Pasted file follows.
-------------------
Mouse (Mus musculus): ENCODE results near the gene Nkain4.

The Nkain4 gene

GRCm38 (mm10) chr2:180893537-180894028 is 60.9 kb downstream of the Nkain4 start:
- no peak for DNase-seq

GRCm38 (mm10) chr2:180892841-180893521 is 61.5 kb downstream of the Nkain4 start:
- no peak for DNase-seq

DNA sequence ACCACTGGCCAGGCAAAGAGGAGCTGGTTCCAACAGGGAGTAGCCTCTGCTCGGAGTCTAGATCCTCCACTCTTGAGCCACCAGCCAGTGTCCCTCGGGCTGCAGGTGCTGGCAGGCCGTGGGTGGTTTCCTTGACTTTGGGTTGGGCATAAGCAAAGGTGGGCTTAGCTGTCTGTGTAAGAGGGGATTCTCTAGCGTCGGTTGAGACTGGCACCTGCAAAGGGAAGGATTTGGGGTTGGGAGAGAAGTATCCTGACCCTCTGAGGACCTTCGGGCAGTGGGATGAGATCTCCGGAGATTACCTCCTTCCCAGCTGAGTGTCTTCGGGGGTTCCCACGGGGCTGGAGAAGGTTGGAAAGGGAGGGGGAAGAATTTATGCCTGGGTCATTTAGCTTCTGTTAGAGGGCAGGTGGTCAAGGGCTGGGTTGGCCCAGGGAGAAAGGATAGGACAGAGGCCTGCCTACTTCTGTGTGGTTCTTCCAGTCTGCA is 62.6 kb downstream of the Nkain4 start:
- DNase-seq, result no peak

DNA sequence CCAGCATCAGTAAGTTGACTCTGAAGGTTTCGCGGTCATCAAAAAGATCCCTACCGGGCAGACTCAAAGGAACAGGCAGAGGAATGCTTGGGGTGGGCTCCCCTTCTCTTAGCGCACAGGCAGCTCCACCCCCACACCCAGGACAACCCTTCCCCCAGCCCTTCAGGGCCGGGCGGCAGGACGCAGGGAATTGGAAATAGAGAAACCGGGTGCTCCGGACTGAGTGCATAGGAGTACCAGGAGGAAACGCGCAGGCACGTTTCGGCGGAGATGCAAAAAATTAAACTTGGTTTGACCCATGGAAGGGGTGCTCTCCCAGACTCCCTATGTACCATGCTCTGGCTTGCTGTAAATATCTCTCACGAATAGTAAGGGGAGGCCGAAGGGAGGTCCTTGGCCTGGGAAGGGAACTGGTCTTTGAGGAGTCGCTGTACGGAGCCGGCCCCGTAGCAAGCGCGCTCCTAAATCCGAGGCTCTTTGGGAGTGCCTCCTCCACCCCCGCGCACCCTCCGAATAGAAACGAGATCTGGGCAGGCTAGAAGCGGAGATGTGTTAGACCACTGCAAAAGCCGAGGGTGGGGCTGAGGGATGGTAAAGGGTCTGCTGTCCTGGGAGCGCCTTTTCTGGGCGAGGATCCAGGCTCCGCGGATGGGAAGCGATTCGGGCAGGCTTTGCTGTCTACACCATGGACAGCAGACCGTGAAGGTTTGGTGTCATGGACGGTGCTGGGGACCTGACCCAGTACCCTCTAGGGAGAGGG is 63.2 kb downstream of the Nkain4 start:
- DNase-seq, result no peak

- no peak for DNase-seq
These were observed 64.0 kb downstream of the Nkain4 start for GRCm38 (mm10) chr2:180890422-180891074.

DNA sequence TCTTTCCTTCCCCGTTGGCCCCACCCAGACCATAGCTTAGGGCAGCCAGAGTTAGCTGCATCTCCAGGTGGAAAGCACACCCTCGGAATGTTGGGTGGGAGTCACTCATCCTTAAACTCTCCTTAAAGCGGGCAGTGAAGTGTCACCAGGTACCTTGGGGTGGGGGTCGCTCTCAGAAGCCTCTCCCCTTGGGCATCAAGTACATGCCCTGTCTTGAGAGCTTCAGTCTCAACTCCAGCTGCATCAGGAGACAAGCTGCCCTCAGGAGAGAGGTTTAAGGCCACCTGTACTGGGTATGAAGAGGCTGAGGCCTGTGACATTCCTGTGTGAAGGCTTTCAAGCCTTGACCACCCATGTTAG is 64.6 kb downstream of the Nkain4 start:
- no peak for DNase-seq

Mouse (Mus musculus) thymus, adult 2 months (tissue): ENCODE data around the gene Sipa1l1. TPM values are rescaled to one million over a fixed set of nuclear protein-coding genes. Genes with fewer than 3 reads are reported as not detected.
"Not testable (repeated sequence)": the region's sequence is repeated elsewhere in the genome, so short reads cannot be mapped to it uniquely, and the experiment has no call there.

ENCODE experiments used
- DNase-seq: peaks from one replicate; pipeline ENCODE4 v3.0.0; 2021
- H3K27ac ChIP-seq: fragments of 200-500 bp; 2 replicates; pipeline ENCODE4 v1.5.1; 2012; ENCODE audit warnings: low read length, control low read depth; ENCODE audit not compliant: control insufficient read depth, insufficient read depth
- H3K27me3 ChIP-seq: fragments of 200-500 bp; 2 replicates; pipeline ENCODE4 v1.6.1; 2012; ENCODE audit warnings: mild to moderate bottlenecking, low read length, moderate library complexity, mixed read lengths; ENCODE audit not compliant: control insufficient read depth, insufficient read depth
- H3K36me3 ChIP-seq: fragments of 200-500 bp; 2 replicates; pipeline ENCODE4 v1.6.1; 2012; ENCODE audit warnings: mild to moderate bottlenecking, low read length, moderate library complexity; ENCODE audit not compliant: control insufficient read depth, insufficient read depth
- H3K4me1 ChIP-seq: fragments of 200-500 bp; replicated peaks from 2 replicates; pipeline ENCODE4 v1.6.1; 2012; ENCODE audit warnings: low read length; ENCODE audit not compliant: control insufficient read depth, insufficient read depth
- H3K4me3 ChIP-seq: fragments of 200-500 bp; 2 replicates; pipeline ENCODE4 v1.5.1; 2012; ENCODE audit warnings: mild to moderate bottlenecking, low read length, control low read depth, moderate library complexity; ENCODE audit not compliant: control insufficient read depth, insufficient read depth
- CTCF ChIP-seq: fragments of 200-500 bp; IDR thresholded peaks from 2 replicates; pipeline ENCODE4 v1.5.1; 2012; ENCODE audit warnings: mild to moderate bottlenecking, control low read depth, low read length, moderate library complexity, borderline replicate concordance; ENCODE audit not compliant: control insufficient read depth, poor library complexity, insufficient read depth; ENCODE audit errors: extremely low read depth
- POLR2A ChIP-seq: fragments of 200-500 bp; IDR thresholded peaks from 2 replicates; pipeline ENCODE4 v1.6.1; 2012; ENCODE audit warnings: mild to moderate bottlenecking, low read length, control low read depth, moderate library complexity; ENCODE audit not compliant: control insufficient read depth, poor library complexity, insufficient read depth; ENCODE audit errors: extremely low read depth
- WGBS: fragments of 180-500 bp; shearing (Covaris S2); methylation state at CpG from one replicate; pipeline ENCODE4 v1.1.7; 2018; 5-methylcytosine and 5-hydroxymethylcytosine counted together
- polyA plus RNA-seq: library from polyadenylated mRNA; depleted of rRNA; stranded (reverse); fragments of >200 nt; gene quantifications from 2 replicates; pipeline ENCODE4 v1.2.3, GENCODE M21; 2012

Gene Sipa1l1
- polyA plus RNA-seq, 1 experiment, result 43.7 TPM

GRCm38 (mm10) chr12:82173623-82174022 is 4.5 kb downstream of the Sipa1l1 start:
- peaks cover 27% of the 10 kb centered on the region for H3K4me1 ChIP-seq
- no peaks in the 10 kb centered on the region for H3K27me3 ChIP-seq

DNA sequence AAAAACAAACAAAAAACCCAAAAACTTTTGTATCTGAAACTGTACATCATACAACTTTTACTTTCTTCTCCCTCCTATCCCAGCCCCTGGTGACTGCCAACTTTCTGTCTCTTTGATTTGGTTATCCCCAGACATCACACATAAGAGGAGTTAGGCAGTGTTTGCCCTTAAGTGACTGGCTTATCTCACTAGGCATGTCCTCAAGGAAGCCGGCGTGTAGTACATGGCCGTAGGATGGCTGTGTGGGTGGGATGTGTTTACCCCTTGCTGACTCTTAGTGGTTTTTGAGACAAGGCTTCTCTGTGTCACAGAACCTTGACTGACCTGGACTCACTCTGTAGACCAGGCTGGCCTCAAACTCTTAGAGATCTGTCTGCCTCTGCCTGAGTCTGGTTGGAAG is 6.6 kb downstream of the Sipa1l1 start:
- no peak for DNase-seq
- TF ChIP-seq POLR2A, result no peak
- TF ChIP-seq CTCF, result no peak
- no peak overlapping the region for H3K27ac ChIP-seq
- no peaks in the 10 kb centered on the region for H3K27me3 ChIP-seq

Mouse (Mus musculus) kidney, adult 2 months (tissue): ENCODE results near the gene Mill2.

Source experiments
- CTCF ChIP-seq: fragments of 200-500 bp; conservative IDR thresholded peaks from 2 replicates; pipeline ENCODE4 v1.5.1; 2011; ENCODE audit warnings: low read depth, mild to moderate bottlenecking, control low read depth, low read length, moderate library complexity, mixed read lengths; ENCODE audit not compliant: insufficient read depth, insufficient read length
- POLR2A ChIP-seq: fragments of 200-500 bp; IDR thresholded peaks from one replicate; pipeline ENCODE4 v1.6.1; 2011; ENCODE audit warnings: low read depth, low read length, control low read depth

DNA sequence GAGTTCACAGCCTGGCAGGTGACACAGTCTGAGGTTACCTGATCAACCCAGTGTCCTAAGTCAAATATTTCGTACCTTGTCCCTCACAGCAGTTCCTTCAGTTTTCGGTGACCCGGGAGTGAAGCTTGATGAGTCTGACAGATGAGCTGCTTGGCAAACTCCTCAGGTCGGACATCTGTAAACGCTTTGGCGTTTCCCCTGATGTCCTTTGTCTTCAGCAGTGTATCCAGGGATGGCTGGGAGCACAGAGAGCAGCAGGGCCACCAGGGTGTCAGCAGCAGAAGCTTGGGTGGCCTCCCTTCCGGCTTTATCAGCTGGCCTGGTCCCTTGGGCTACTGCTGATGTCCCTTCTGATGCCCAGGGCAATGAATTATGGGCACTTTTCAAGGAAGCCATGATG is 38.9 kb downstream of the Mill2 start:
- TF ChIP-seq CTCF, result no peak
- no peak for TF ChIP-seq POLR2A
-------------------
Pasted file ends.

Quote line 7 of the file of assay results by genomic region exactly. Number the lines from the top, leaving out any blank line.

DNA sequence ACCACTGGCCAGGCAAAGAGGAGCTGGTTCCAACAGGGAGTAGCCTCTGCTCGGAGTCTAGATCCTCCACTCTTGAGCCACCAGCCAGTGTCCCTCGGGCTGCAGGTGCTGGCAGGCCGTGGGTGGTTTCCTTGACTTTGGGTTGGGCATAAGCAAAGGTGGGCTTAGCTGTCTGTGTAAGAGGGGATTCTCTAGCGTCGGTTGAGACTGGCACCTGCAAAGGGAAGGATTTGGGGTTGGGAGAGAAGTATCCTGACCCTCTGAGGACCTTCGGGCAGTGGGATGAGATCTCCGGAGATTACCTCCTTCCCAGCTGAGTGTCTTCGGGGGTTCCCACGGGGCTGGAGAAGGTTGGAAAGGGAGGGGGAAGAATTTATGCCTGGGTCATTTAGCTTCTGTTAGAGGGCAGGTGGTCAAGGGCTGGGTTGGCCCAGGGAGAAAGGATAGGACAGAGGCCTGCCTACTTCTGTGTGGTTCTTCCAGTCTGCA is 62.6 kb downstream of the Nkain4 start: